needs to stoke the fire slightly.
> I don't really know how to respond about Alpaca
because as far as I know it is all theoretical.
> I don't personally see myself ever having one machine
talk to another at the device control level over a
> is an interesting theoretical possibility with INDI
but for imaging I've found it too hindered by network
traffic that I just
> run all things locally on a computer dedicated to the
mount/camera at the mount.
> If Alpaca means 'ASCOM-like' drivers can be written
so the source is more cross-platform compatible (you can
> recompile it on another arch) then that sounds like a
good step. My understanding is the 'COM' part of ASCOM has
> been a bit of an albatross for awhile now that made
this not possible.
> Final Thoughts
> I will fully admit I'm an outlier for these things. I
enjoy developing code for my astro equipment as much as I
> using the equipment. If the software I have doesn't
do it how I'd like it done I change it or write new code
to do it.
> For this to be possible I just need enough knowledge
of what is under the hood so I can tinker.
> But I suspect what I want for different reasons would
actually help a wide swath of AP users who just want to
> Microsoft in any way possible. That is not just a
'PC/Mac' thing any more - people can have many legitimate
> reasons to not deal with a particular computer vendor
these days. I prefer to not get into whether a particular
> solution is 'best' or 'right' - it all comes back to
personal choice on the user side and is it a legitimate
> on the supplier side.
> At least if the documentation is up to snuff the user
has a recourse for a solution even if the supplier cannot
> constructing the solution from a business viability
> I appreciate AP considering the use cases of all
users - hopefully we can move towards wider support of
> Michael Fulbright
> On 4/27/19 1:07 PM, 'Ray Gralak (Groups)'
groups3@... [ap-gto] wrote:
> So what do people hope will see happen with increased
support for Alpaca or INDI?
> For example:
> 1. Just document the specs and let the LINUX and Mac
developers figure it out?
> (I think developers may be disappointed with this
because most of the cool features in APCC require a lot of
> work that will not be included in command specs and
many features don't use any of the undocumented commands)
> 2. More MAC and LINUX applications?
> 3. Ability to run APCC and other apps on a Raspberry
Pi 3 or other small low power computer?
> 4. Have the ability from ASCOM applications on
Windows to talk to standalone Alpaca devices?
> 5. Have the ability from ASCOM applications on
Windows to talk to devices on other computers running
> LINUX or Mac/OSX?
> 6. Other things?
> -Ray Gralak
> Author of APCC (Astro-Physics Command Center):
> Author of PEMPro V3: https://www.ccdware.com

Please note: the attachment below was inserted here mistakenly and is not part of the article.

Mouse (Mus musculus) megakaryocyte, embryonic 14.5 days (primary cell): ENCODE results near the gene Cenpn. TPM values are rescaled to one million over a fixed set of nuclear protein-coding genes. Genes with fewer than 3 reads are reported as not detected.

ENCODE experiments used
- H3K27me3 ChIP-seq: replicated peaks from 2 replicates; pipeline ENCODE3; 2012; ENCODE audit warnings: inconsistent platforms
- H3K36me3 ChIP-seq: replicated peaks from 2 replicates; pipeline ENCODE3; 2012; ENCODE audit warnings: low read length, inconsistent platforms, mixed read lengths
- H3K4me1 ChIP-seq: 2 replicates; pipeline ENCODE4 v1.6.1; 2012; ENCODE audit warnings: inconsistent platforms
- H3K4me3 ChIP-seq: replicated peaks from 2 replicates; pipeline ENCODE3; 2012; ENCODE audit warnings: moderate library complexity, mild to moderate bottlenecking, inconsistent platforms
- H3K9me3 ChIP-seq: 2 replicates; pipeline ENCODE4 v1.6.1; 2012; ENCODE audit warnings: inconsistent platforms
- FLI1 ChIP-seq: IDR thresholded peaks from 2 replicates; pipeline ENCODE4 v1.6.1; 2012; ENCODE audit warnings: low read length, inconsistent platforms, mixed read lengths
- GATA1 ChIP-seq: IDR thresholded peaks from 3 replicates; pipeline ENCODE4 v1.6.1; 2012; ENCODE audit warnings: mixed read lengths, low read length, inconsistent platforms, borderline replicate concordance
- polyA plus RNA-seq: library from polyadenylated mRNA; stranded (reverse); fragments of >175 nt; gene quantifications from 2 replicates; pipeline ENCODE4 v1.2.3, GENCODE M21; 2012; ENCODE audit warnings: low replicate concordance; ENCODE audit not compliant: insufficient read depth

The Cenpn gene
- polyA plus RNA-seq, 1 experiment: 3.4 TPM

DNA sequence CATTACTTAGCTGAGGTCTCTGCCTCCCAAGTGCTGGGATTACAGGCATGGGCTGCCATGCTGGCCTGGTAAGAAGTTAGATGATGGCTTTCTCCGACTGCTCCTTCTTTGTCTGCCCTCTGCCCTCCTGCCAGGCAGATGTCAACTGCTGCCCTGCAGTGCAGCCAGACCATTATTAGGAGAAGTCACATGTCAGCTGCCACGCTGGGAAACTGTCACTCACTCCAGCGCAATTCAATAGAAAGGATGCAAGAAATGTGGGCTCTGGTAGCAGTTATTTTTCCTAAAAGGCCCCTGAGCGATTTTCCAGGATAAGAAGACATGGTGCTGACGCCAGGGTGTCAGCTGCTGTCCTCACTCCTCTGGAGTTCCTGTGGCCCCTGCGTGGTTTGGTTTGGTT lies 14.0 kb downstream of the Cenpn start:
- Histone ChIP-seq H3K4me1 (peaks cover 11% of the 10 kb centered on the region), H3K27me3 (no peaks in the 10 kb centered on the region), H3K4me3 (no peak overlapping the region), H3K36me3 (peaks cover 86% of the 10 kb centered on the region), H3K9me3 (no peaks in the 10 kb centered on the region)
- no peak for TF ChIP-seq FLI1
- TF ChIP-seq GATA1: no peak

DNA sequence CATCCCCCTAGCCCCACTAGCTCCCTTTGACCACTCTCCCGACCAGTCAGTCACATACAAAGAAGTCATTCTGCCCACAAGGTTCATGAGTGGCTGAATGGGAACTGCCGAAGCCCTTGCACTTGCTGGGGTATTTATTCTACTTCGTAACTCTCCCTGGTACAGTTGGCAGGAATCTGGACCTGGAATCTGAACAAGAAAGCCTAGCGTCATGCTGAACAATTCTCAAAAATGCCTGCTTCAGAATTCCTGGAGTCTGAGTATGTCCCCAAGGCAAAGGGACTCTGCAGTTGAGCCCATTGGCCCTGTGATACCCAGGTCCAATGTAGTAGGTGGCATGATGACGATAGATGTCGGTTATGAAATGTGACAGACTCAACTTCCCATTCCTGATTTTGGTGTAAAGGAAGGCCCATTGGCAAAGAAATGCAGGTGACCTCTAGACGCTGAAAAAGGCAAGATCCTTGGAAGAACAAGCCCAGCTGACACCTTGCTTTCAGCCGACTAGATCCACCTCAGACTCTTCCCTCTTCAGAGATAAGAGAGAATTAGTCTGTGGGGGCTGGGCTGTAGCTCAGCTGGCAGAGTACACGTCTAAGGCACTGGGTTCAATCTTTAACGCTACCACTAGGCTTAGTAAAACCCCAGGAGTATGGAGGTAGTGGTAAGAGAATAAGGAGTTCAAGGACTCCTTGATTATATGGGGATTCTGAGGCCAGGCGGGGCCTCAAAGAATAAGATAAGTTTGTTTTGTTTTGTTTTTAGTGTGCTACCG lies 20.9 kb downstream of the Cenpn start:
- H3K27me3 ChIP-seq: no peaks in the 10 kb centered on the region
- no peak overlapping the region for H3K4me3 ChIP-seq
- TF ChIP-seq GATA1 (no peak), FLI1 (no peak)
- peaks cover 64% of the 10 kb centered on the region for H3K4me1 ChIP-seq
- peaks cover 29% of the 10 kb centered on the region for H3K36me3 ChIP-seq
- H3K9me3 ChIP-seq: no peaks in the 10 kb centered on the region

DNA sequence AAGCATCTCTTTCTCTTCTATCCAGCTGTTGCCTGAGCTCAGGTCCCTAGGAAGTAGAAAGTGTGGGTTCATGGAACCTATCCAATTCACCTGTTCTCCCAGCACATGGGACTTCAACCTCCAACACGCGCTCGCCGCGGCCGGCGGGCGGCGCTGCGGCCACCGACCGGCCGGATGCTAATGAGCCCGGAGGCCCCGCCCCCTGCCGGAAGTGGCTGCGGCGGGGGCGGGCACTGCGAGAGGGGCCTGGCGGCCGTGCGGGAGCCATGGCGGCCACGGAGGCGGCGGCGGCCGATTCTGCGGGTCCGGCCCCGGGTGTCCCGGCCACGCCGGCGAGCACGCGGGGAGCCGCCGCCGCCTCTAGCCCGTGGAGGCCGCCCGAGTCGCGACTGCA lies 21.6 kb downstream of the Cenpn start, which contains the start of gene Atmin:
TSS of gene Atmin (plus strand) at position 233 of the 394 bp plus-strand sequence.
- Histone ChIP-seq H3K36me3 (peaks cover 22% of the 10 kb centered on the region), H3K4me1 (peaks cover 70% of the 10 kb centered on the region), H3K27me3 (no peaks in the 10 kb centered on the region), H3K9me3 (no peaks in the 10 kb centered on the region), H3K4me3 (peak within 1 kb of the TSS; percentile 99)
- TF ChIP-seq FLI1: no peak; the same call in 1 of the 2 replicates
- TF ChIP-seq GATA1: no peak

> Author of Astro-Physics V2 ASCOM Driver:
> > -----Original Message-----
> > From: ap-gto@...
> > Sent: Friday, April 26, 2019 8:02 PM
> > To: ap-gto@...
> > Subject: Re: [ap-gto] INDI or ASCOM Alpaca?
> > I agree, Michael, if the mount commands are
fully documented, A-P can devote their resources to
> > see fit, and if something new pops up or A-P's
choice doesn't fit their needs, then people will be able
> write the
> > software that does what they need. Making
information like that available fosters an environment
> people can
> > create new innovative solutions. That's good for
AP and the users.
> > thomas
> > On 4/27/2019 12:52 AM, Michael Fulbright
mike.fulbright@... [ap-gto] wrote:
> > If sources are available for the Alpaca driver
it would be a possible option.
> > Alternately I would just prefer adequate
documentation to allow users to implement solutions to
> > use cases.
> > Is Alpaca even something that is realistic in
the next year or two?
> > Michael Fulbright
> > On 4/26/19 8:38 PM, 'Ray Gralak (Groups)'
groups3@... [ap-gto] wrote:
> > Hello all,
> > Of those users wishing for a non-Windows support
for your mount, which platform would you prefer
> > Astro-Physics to devote resources?
> > INDI or ASCOM Alpaca?
> > INDI has been around for some time and runs on
LINUX and MAC OSX and Windows. ASCOM
> > Alpaca is still in the early stages of
development. There are no significant applications that
work on LINUX
> or MACs,
> > and there may not be for some time.
> > However, ASCOM Alpaca is modular as opposed to
INDI's monolithic design. Once drivers are
> > available Alpaca devices can be standalone (over
the network or wifi) or on another computer. I believe
> INDI only
> > works on the computer it is running unless the
device has a network interface.
> > There may be other advantages or disadvantages
to INDI or ASCOM Alpaca. Please contribute your
> > knowledge or preferences if you are interested
in this topic.
> > -Ray Gralak
> > Author of APCC (Astro-Physics Command Center):
> > Author of PEMPro V3: https://www.ccdware.com
> > Author of Astro-Physics V2 ASCOM Driver: